The Best Dog Food for Picky Eaters, According to a Vet
If your dog is a picky eater, you know that mealtimes can be an absolute struggle. Besides the fact that your pup isn’t getting a nutritionally balanced diet to support its growth, there’s also the constant fear that it may be losing or gaining too much weight, which could eventually lead to health complications. So the best thing to do when dealing with a fussy eater? Get to the root of the problem ASAP.
“If a dog has a picky appetite, I always tell patients to make sure that their dog doesn’t have an underlining disease,” says Dr. Carly Fox, senior veterinarian at NYC’s Schwarzman Animal Medical Center. “Get your pets seen by their vets immediately, make sure routine bloodwork is carried out, followed by an exam to rule out anything that could be systemically wrong or causing their appetite to suffer.” Once that’s ruled out, it’s time to put healthy eating habits in place.
Why Is My Dog a Picky Eater?
“Fussy food habits can be a behavioral problem,” says Dr. Fox. “Maybe your dog likes variety or needs to switch their diet from wet food to dry food or vice versa.” And if you decide to push toward a new diet, Dr. Fox recommends doing it gradually over the course of three to five days, which gives your dog enough time to get accustomed to new flavors and textures. You could also experiment with adding moist toppers to dry kibble to make it more palatable. “But if your dog has a sensitive stomach like mine does, I recommend picking a prescription diet from commercial food brands like Hill’s Science to help regulate his GI tract,” Dr. Fox adds. “And he does find it very delicious, which is always a plus.”
How Should I Feed My Picky Dog?
For many pet parents dealing with picky eaters, there’s a constant fear of overfeeding to compensate for your pet’s fussy food habits. If that sounds familiar, you’ll want to heed extreme caution before you offer a treat or overfill their bowl. “Obesity is a huge problem in our pet population and can shorten a dog’s lifespan up to two years,” says Dr. Fox. “It also puts them at risk of developing other diseases like cancer, arthritis, diabetes, urinary stones, and several other complications.”
Dr. Fox recommends following a strict feeding schedule to make sure your dog is trim and fit, followed by regular weight checkups. You should also stick to the feeding chart at the back of your dog’s food package for the recommended amount they need to eat based on their age and weight. “Your dogs can’t go to the cupboard to feed themselves, so it’s really up to the pet owners to feed them in a healthy way,” she adds.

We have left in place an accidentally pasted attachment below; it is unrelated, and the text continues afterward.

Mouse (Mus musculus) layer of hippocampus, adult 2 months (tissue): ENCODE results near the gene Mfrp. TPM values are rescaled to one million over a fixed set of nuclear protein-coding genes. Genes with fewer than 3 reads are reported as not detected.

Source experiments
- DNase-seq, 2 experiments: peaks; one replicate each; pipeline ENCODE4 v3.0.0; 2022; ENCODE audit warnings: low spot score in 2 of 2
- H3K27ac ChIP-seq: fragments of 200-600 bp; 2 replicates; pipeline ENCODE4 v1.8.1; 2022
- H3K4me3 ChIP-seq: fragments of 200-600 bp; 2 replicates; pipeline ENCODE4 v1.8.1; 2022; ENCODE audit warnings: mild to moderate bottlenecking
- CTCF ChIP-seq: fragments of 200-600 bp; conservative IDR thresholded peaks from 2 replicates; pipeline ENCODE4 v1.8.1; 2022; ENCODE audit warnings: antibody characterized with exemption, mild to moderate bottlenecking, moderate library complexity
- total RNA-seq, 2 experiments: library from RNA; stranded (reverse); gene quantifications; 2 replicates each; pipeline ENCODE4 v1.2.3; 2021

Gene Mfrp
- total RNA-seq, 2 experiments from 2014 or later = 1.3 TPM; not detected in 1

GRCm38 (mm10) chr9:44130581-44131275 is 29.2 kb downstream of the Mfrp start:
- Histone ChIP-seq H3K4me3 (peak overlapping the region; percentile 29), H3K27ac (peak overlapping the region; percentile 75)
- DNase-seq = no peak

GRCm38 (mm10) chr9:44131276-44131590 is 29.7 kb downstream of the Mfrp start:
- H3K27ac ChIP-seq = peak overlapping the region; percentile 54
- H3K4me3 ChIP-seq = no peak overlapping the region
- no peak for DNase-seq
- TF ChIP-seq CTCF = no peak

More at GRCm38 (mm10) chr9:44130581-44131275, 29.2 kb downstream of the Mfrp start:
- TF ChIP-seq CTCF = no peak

What Treats Should I Give My Dog?
When it comes to choosing treats, it’s important to pick low-calorie options. If the treats are coming from your fridge, choose vegetables like carrots, snap peas, cauliflower and broccoli. If you’re shopping for treats at a pet store like Chewy or Amazon, pick low-calorie or dehydrated options that are made using just a handful of ingredients. “Giving too many treats can also lead to fussy food habits,” cautions Dr. Fox. “So you should be very careful about what you’re picking.”
Should I Give My Dog CBD?
With the recent trend of adding CBD to everything from pet treats to meal options, it may be tempting to give it to your pooch, especially since it’s thought to be helpful for pets with joint diseases or other health conditions. But Dr. Fox recommends avoiding the CBD aisle. “Anecdotally, it sounds promising, and it will have a place in vet medicine at some point soon, but currently it’s completely unregulated,” she adds.
Should I Give My Dog Food from the Table?
As for the table food, “it’s a complete no-no,” says Dr. Fox. Replacing dog food with human-grade food options from your refrigerator can cause gastrointestinal upsets and even inadvertently lead to toxicity. “If you give your dog a little chicken on top of their commercially available dog food, that’s fine, but it’s considered a treat and not highly recommended,” she cautions.
The Best Dog Food for Picky Eaters, Approved by Vets
The Best Meal Subscription Services for Picky Eaters, Approved by Vets
This high-quality, freshly prepared, human-grade dog food will be virtually irresistible for even the pickiest of pooches. Ollie starts you off with a detailed quiz where you select your dog’s breed and age. You’re then recommended a plan that’s suitable for your dog’s nutritional needs, although you can easily change the proteins and/or how much of your pet’s food will be made up of Ollie (from 25 percent up to 100 percent).
Plans range from $2.50 to $4 per day for small dogs and $7 to $12 for large dogs. New customers can save 50 percent off their first two-week starter box, and if it doesn’t work out, there’s a money-back guarantee. Your dog’s meals are delivered fully frozen in vacuum-sealed packaging with dry ice and will stay good for up to six months. Meal options include beef, chicken, turkey, and lamb with other nutritious ingredients like kale, spinach, sweet potatoes, and peas.
The Farmer’s Dog makes meal kits packed with mouthwatering animal protein. You start with a highly detailed quiz about your dog’s eating patterns and preferences. You’re then offered customized options for your pooch, but you can also choose from recipes packed with proteins like turkey, beef, and pork (keep in mind that all of them have fish oil and a proprietary nutrient blend). Everything is made fresh and delivered within days in eco-friendly packaging. Trial plans start from about $2 per day and it can go up to $12 per day, depending on age, size, and breed, and include free shipping. Right now, you can snag 20 percent off your trial order.
Do you have a fussy eater at home? We would love to hear your favorite pet food brands and meal options in the comments below!